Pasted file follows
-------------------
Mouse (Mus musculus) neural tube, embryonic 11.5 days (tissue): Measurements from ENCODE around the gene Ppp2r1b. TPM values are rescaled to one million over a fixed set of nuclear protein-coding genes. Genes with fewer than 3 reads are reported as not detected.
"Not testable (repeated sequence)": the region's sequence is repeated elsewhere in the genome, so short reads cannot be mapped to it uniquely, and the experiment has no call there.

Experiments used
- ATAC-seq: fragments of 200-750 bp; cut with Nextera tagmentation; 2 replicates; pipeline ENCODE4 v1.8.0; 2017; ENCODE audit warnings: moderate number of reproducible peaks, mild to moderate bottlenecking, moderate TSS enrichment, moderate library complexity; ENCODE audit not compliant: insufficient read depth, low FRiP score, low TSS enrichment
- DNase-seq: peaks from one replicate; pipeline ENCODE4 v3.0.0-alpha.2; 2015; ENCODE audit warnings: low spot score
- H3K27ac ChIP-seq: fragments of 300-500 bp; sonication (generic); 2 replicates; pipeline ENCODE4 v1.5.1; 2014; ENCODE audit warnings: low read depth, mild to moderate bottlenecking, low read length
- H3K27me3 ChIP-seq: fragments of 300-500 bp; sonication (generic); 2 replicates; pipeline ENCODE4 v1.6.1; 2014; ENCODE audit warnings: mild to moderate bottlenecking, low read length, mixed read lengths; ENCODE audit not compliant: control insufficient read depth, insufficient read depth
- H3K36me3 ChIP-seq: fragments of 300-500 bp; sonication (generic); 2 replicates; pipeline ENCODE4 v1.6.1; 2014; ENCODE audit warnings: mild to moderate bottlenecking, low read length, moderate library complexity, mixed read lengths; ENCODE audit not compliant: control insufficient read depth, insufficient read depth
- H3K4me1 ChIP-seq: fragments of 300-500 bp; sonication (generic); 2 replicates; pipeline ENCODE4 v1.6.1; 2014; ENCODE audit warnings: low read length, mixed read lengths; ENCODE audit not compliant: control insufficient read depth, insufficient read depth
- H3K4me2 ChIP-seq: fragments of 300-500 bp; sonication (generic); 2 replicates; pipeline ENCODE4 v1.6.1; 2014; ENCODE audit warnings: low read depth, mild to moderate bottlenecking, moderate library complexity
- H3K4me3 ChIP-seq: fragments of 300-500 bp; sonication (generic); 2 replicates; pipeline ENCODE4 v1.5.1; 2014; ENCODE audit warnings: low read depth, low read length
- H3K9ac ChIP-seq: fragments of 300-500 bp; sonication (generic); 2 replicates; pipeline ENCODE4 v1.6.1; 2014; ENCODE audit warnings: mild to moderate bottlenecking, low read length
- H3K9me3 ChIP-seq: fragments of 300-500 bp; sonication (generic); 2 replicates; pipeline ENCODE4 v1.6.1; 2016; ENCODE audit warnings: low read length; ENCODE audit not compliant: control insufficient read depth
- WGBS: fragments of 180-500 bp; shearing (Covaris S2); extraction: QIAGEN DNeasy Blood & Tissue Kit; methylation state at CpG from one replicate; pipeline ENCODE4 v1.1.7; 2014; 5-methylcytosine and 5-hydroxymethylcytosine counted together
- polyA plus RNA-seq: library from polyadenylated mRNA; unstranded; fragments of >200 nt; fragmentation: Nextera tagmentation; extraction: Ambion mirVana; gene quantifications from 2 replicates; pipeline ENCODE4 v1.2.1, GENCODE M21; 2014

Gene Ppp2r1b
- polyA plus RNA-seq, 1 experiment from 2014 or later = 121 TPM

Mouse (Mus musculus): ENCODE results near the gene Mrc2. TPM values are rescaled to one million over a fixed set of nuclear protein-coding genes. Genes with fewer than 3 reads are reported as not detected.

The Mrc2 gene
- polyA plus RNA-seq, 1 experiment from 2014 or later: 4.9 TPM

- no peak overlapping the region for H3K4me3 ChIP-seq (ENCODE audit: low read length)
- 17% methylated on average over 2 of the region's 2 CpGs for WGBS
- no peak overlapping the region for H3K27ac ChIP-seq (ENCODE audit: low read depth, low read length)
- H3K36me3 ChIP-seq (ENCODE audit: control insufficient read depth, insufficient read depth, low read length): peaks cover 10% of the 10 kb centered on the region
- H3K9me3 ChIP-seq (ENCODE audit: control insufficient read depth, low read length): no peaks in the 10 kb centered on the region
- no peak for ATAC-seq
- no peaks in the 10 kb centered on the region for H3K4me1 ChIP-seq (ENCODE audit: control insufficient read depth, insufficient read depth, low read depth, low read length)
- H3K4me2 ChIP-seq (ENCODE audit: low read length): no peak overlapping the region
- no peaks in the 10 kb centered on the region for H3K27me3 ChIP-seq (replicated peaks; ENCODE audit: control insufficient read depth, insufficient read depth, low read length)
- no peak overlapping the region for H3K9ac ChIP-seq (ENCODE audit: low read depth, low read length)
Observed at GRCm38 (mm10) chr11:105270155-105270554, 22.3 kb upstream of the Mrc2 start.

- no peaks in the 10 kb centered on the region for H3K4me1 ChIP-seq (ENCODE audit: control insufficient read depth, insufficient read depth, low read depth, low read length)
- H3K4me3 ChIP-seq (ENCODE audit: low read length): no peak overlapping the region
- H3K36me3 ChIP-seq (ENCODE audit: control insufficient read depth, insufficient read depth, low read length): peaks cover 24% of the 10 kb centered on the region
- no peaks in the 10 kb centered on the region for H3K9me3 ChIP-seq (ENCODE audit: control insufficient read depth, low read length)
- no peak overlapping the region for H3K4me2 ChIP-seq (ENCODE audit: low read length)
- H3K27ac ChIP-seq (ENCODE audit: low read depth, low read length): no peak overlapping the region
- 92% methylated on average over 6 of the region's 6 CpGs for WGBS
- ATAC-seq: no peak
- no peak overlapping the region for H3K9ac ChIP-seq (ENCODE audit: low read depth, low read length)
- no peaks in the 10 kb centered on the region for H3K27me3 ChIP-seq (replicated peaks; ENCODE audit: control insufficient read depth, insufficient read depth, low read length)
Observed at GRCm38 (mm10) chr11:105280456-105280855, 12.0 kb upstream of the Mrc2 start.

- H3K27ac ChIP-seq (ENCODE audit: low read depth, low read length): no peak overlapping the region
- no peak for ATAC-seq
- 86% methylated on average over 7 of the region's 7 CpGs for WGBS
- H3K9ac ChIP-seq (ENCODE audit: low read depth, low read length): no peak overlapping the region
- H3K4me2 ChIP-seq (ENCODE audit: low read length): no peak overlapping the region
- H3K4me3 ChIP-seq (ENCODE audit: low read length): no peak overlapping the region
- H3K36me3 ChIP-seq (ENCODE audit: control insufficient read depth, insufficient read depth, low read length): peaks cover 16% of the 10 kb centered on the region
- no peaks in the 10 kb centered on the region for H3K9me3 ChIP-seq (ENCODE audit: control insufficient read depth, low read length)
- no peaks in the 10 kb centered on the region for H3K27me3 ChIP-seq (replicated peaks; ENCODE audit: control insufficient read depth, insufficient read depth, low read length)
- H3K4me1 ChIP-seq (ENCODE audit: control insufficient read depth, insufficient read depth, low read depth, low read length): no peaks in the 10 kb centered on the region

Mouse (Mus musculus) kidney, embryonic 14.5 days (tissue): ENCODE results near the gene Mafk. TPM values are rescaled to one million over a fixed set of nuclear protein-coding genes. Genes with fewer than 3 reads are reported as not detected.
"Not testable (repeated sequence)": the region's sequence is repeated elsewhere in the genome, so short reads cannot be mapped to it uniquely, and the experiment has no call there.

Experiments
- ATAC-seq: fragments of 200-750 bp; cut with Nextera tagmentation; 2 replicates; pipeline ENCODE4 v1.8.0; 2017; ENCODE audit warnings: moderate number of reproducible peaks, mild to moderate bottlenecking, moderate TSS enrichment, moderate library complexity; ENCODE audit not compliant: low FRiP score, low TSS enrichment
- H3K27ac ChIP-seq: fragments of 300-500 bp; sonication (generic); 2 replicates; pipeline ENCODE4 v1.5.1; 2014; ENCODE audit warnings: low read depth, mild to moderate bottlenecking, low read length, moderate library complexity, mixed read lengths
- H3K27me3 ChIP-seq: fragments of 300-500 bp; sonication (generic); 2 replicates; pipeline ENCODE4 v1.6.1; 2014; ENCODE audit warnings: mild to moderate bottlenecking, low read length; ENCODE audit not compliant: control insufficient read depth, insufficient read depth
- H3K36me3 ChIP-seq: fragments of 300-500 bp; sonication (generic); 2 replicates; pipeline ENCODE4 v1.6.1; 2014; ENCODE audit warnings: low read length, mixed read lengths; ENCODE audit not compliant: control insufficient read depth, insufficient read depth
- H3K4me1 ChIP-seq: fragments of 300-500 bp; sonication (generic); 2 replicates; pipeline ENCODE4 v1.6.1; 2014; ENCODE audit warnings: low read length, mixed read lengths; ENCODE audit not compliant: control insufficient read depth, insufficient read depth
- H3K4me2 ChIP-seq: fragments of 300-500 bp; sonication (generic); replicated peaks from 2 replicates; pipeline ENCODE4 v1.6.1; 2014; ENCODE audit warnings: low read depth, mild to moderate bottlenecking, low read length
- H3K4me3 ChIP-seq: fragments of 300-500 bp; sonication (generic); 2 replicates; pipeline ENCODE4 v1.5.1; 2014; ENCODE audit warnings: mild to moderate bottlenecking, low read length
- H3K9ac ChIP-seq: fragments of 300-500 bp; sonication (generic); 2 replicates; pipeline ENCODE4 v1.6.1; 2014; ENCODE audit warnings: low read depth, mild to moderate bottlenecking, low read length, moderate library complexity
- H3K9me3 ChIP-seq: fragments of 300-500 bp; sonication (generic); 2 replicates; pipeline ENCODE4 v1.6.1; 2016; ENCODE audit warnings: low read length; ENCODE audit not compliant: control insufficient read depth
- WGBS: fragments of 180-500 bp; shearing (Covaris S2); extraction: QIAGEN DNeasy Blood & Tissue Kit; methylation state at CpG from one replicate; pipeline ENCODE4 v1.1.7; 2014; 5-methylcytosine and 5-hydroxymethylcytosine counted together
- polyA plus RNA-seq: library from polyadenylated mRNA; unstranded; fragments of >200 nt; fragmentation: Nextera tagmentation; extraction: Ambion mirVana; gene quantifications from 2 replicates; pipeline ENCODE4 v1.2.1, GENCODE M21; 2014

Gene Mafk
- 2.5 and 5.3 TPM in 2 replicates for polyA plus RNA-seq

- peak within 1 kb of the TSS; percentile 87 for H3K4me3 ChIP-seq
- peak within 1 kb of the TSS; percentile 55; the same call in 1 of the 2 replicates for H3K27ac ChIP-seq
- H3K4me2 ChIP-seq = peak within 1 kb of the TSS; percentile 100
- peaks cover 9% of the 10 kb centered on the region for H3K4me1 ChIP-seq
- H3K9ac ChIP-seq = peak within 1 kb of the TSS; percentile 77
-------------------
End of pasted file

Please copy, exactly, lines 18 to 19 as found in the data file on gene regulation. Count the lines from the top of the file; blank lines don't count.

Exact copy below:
Mouse (Mus musculus): ENCODE results near the gene Mrc2. TPM values are rescaled to one million over a fixed set of nuclear protein-coding genes. Genes with fewer than 3 reads are reported as not detected.

The Mrc2 gene